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© Rakhesh Sasidharan

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Connect a Pebble to two devices

I wish I had known this earlier. Would have saved me some money and hassle. 

I have a Pebble Time (I love it! Sucks that they went out of business). I used to have it connected to my iPhone but found that it drains more battery. So I started using it with my Android and found that to be a better match. Especially since I use my Android for listening to music and there are Pebble apps like MusicBoss that make it so much easier to control music on the Android via Pebble. I still wanted something just to get notifications from iPhone and had played around with devices like the Microsoft Band and later even having a second Pebble just for the iPhone (so I had a Pebble on each hand :p). 

I got rid of all that (the Band broke, the Pebble’s outdated) so now I am back to one Pebble and two phones. Randomly Googling on whether I can hook up both to the same Pebble brought me to some Reddit posts that explained it’s possible. 

In my excitement I didn’t save the links but the idea is simple. First you pair the Pebble with your iPhone (if its already paired with Android, no problemo just turn off Bluetooth on the Android for a while). Go through the motions and you’ll see Pebble and iPhone are connected via Bluetooth and Bluetooth LE (Low Energy). Now pair the Pebble with Android (or turn on Android Bluetooth if previously turned off as above). Android will pair via Bluetooth. At the same time the iPhone will stay connected via Bluetooth LE. 

Turns out Pebble uses Bluetooth for data transfer and control (and optionally notifications) – which is what I want with Android anyways! – and Bluetooth LE if available for notifications – which is what I want from iPhone. So it’s a win-win situation. 

I tested by calling both devices and in either case the Pebble too buzzed. Nice!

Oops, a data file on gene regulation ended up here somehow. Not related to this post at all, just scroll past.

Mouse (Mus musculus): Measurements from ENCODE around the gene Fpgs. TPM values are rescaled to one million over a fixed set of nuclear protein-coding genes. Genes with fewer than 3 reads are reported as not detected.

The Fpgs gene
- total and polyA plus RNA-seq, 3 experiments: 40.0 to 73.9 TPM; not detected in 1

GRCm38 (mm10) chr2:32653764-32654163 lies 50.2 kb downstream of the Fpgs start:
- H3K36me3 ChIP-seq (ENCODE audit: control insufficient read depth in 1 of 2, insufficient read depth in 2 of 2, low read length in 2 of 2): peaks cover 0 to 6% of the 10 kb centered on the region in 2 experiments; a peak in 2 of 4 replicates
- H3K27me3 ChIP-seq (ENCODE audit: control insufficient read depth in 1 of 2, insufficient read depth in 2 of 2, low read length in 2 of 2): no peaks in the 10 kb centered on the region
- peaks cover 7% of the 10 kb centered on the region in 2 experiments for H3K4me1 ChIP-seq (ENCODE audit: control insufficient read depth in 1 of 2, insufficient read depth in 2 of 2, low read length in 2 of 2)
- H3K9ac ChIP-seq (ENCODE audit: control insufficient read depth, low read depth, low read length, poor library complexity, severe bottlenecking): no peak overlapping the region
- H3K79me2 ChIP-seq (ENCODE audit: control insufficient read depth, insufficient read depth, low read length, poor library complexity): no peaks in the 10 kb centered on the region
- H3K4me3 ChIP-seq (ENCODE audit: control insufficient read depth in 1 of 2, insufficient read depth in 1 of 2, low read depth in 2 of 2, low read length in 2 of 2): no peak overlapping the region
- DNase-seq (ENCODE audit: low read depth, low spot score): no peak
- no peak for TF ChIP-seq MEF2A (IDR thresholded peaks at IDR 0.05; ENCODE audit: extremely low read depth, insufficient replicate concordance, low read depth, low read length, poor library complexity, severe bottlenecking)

Extract secret keys from Two-Factor Authentication (TFA) QR codes

Got me Pebble Time yesterday! Yay. Found a cool app for Two-Factor Authentication codes called QuickAuth (it’s open source too, amazing!). 

The app requires you to enter the secret keys for your Two-Factor Authentication sites. Unfortunately I never saved these when I set up TFA on my devices. I was smart enough to save the QR code for each site and this way I was always able to add new devices by just scanning the saved QR code, but now I had to enter the secret key and I was stuck. 

Enter another open source project Zebra Crossing (zxing). This is a library for processing QR codes and they have an Android app called Barcode Scanner. Get this app, scan the QR code, and you get an output that starts with otp://. That’s the secret key you want. Enter this into QuickAuth. 

If you don’t want to download the app there’s also an online interface to upload a QR code and decode. Nice!

p.s. In case it helps anyone – on the face of it there seems to be no easy way to delete a key/ site once you enter it into QuickAuth. Later I realized if I long press the select button on the pebble when it shows a code I get many options. One of these lets you delete the key/ site.